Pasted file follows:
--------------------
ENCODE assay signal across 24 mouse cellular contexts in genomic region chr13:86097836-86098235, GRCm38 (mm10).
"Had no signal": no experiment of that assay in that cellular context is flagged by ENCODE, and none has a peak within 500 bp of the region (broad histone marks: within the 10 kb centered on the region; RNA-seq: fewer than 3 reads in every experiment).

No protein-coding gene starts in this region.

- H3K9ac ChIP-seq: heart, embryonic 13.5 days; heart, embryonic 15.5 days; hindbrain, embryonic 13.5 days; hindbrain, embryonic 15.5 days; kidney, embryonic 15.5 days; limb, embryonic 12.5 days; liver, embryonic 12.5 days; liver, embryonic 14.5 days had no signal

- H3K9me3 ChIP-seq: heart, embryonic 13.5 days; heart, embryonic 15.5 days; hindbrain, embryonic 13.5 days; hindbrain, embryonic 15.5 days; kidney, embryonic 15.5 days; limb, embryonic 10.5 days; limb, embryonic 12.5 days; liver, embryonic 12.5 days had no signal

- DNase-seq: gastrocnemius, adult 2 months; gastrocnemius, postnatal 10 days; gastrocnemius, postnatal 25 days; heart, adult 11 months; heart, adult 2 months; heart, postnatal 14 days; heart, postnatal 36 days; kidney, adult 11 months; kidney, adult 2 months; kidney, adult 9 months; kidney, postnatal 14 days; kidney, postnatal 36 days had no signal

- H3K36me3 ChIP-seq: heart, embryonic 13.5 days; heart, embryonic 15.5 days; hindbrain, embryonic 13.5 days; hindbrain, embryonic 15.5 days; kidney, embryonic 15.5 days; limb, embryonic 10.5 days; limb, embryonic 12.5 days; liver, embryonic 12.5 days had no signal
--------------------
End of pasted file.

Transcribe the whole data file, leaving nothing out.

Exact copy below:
ENCODE assay signal across 24 mouse cellular contexts in genomic region chr13:86097836-86098235, GRCm38 (mm10).
"Had no signal": no experiment of that assay in that cellular context is flagged by ENCODE, and none has a peak within 500 bp of the region (broad histone marks: within the 10 kb centered on the region; RNA-seq: fewer than 3 reads in every experiment).

No protein-coding gene starts in this region.

- H3K9ac ChIP-seq: heart, embryonic 13.5 days; heart, embryonic 15.5 days; hindbrain, embryonic 13.5 days; hindbrain, embryonic 15.5 days; kidney, embryonic 15.5 days; limb, embryonic 12.5 days; liver, embryonic 12.5 days; liver, embryonic 14.5 days had no signal

- H3K9me3 ChIP-seq: heart, embryonic 13.5 days; heart, embryonic 15.5 days; hindbrain, embryonic 13.5 days; hindbrain, embryonic 15.5 days; kidney, embryonic 15.5 days; limb, embryonic 10.5 days; limb, embryonic 12.5 days; liver, embryonic 12.5 days had no signal

- DNase-seq: gastrocnemius, adult 2 months; gastrocnemius, postnatal 10 days; gastrocnemius, postnatal 25 days; heart, adult 11 months; heart, adult 2 months; heart, postnatal 14 days; heart, postnatal 36 days; kidney, adult 11 months; kidney, adult 2 months; kidney, adult 9 months; kidney, postnatal 14 days; kidney, postnatal 36 days had no signal

- H3K36me3 ChIP-seq: heart, embryonic 13.5 days; heart, embryonic 15.5 days; hindbrain, embryonic 13.5 days; hindbrain, embryonic 15.5 days; kidney, embryonic 15.5 days; limb, embryonic 10.5 days; limb, embryonic 12.5 days; liver, embryonic 12.5 days had no signal